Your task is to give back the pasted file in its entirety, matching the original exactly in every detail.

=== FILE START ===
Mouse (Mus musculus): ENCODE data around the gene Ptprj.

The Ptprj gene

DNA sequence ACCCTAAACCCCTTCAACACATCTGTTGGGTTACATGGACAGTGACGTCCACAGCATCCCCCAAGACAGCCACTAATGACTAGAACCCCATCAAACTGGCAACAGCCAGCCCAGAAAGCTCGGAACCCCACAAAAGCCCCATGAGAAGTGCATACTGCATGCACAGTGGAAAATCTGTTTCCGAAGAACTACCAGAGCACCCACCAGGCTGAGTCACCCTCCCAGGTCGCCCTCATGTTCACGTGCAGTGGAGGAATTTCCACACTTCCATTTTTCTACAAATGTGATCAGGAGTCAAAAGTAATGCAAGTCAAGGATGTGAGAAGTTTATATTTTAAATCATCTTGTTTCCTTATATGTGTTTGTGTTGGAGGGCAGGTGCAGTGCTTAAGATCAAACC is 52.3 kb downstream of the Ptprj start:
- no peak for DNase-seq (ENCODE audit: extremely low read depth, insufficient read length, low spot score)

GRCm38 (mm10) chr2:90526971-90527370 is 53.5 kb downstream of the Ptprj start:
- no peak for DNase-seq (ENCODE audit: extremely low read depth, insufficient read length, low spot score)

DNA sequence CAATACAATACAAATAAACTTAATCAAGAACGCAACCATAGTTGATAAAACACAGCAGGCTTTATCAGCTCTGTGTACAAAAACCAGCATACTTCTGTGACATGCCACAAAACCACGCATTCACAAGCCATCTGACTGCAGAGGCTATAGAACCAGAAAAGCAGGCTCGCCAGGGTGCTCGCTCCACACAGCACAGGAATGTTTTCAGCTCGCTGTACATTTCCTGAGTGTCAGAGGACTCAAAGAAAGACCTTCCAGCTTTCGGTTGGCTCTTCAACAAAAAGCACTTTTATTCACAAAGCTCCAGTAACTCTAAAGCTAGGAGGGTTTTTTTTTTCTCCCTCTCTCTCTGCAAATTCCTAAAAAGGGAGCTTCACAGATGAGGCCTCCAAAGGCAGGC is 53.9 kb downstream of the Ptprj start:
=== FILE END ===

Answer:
Mouse (Mus musculus): ENCODE data around the gene Ptprj.

The Ptprj gene

DNA sequence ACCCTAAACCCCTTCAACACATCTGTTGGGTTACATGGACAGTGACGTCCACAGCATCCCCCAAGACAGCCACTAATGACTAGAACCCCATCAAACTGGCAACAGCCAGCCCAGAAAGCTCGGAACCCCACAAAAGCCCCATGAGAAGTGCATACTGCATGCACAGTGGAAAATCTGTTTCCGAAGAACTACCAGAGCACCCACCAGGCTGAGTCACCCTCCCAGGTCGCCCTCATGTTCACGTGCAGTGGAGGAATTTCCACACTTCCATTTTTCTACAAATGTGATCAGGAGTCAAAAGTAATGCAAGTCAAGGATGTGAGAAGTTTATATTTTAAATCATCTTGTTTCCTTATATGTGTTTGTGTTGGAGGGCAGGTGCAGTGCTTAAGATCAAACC is 52.3 kb downstream of the Ptprj start:
- no peak for DNase-seq (ENCODE audit: extremely low read depth, insufficient read length, low spot score)

GRCm38 (mm10) chr2:90526971-90527370 is 53.5 kb downstream of the Ptprj start:
- no peak for DNase-seq (ENCODE audit: extremely low read depth, insufficient read length, low spot score)

DNA sequence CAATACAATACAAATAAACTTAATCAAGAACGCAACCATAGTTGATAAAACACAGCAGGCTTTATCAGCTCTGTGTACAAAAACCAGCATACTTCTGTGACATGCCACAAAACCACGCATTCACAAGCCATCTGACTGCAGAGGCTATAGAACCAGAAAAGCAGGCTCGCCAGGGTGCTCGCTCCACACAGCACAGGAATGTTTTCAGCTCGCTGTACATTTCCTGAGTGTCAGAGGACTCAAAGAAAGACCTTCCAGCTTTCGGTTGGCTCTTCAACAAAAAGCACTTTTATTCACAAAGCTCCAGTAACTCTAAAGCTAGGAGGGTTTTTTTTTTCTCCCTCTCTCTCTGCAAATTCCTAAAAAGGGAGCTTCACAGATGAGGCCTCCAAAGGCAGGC is 53.9 kb downstream of the Ptprj start: